Gallery: RTA Studio’s Carbon-Neutral C3 House is New Zealand’s First Wi...

New Zealand’s RTA Studio was honored this weekend at the World Architecture Festival with the Future Projects – House prize for their carbon-neutral C3 House in Wanaka, New Zealand. This sustainable, rural single-family home impressed the judges and makes
 
New Zealand’s RTA Studio was honored this weekend at the World Architecture Festival with the Future Projects – House prize for their carbon-neutral C3 House in Wanaka, New Zealand. This sustainable, rural single-family home impressed the judges and makes RTA Studio the first New Zealand firm to be honored at the festival since it began 5 years ago. This home is a prototype for a carbon-neutral house set on a very remote and complicated site, and RTA Studio pushed the project to meet stringent environmental regulations.

The C3 House is designed to be visually unobtrusive and environmentally sensitive. Designed to be a permanent single family residence for a family of four, the home will include a two-car garage, gym, 2 guest bedrooms, and two living areas. The home is integrated right into the landscape and outdoor living spaces help to allow the family to interact with the dynamic natural surroundings of this region of New Zealand.

The Longview Environmental Trust, the developer of the Emerald Bluffs subdivision where the C3 House is located, has developed a comprehensive tool to rate the sustainability of each home based on the specifics of the site in this Southern Lakes region of New Zealand.  Not only did the project strive to meet the maximum score per the regulations of the Trust, but the house also is trying to achieve triple carbon-neutral status. This triple status includes zero carbon emissions for the operational energy use, the total material manufactured, and the waste at the end of its lifecycle.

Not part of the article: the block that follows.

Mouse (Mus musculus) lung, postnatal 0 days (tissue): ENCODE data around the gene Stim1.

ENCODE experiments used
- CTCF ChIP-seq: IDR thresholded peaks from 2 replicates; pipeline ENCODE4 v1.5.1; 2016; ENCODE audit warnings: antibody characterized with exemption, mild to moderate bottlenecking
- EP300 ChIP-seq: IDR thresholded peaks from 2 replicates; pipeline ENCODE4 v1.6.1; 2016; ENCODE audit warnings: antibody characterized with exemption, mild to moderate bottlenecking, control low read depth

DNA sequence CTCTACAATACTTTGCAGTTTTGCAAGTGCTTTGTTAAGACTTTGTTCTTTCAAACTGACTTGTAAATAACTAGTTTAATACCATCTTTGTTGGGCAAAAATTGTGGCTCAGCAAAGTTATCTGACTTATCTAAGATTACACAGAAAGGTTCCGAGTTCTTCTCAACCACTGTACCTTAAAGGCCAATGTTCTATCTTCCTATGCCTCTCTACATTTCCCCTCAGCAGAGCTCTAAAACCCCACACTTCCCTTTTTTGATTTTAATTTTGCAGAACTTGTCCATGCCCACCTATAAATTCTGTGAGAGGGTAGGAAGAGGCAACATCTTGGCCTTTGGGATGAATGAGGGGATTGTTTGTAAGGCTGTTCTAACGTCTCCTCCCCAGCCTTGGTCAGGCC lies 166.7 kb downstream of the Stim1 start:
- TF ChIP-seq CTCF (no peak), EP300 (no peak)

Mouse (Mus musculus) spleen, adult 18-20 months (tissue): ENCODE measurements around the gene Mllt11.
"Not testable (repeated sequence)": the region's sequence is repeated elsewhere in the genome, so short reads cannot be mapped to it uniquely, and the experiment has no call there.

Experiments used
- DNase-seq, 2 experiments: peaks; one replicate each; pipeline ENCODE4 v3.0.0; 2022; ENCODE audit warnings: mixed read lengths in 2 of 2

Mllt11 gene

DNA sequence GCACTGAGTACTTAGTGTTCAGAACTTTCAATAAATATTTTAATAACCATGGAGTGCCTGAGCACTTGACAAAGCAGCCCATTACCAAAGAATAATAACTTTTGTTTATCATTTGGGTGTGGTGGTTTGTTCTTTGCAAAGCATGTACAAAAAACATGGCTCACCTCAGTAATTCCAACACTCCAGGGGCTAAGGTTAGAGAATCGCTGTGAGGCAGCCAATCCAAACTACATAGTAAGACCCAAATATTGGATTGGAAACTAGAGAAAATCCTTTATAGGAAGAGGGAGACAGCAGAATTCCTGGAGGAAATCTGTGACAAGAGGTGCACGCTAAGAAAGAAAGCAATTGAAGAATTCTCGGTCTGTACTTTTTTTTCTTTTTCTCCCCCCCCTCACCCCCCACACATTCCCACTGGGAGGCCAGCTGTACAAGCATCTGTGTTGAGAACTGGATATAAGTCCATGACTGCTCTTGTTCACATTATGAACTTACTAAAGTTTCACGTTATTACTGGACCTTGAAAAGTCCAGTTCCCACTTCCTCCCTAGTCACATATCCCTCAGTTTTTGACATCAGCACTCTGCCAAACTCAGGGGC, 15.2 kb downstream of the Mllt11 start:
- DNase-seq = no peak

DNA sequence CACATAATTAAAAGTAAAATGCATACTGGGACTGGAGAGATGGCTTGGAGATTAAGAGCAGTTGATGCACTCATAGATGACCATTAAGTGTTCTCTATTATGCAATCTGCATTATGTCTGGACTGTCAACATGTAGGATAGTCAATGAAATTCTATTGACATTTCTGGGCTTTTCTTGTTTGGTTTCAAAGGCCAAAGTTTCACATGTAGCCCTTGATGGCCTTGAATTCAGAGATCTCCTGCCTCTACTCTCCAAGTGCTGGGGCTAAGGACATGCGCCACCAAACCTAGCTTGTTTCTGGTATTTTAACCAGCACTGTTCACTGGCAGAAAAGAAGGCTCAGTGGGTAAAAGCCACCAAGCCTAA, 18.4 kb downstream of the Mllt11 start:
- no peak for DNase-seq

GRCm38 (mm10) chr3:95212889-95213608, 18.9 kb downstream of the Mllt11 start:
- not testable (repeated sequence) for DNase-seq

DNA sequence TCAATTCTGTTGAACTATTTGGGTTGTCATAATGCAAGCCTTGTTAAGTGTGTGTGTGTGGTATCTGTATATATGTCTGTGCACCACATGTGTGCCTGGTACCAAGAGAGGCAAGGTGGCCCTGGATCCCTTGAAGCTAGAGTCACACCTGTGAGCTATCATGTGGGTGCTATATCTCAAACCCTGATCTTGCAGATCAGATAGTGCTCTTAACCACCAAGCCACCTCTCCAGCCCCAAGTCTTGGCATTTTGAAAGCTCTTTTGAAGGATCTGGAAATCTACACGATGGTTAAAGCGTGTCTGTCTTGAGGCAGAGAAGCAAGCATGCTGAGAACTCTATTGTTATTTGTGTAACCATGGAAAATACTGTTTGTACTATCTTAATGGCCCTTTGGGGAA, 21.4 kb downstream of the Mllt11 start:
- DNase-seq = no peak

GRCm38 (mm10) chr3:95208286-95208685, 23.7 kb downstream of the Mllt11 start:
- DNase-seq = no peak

The construction of the house is to include local stones in Gabion Baskets, local renewable timber, and rammed earth construction in order to limit the use of steel, cement and glass. These techniques help to keep the carbon used to make materials for the construction of the building to a zero. Construction techniques like rammed earth construction also helps to keep the energy consumption of the home to a minimum because of rammed earth’s highly efficient thermally insulated properties. The home will also use low energy lighting and appliances and electricity will be generated by photovoltaic cells. The hope is that at the end of the house’s life, the entire building can be recycled!

+RTA Studio

Via World Architecture Festival 2012

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